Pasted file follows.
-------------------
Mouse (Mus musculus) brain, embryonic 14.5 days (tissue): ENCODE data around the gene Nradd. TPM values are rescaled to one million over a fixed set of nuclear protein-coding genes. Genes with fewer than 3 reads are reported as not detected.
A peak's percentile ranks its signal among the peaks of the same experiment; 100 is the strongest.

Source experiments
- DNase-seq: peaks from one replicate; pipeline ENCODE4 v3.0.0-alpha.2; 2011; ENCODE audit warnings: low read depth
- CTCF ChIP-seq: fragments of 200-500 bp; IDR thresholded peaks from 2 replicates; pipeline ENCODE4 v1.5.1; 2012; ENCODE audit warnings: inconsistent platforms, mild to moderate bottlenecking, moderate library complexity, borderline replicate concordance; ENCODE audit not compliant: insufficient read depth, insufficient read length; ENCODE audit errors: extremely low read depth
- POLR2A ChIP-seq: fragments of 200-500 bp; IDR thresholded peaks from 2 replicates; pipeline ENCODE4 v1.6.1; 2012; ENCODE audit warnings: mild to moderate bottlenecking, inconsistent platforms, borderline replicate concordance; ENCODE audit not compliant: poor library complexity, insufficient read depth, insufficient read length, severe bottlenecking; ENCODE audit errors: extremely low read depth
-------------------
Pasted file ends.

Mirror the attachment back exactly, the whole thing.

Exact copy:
Mouse (Mus musculus) brain, embryonic 14.5 days (tissue): ENCODE data around the gene Nradd. TPM values are rescaled to one million over a fixed set of nuclear protein-coding genes. Genes with fewer than 3 reads are reported as not detected.
A peak's percentile ranks its signal among the peaks of the same experiment; 100 is the strongest.

Source experiments
- DNase-seq: peaks from one replicate; pipeline ENCODE4 v3.0.0-alpha.2; 2011; ENCODE audit warnings: low read depth
- CTCF ChIP-seq: fragments of 200-500 bp; IDR thresholded peaks from 2 replicates; pipeline ENCODE4 v1.5.1; 2012; ENCODE audit warnings: inconsistent platforms, mild to moderate bottlenecking, moderate library complexity, borderline replicate concordance; ENCODE audit not compliant: insufficient read depth, insufficient read length; ENCODE audit errors: extremely low read depth
- POLR2A ChIP-seq: fragments of 200-500 bp; IDR thresholded peaks from 2 replicates; pipeline ENCODE4 v1.6.1; 2012; ENCODE audit warnings: mild to moderate bottlenecking, inconsistent platforms, borderline replicate concordance; ENCODE audit not compliant: poor library complexity, insufficient read depth, insufficient read length, severe bottlenecking; ENCODE audit errors: extremely low read depth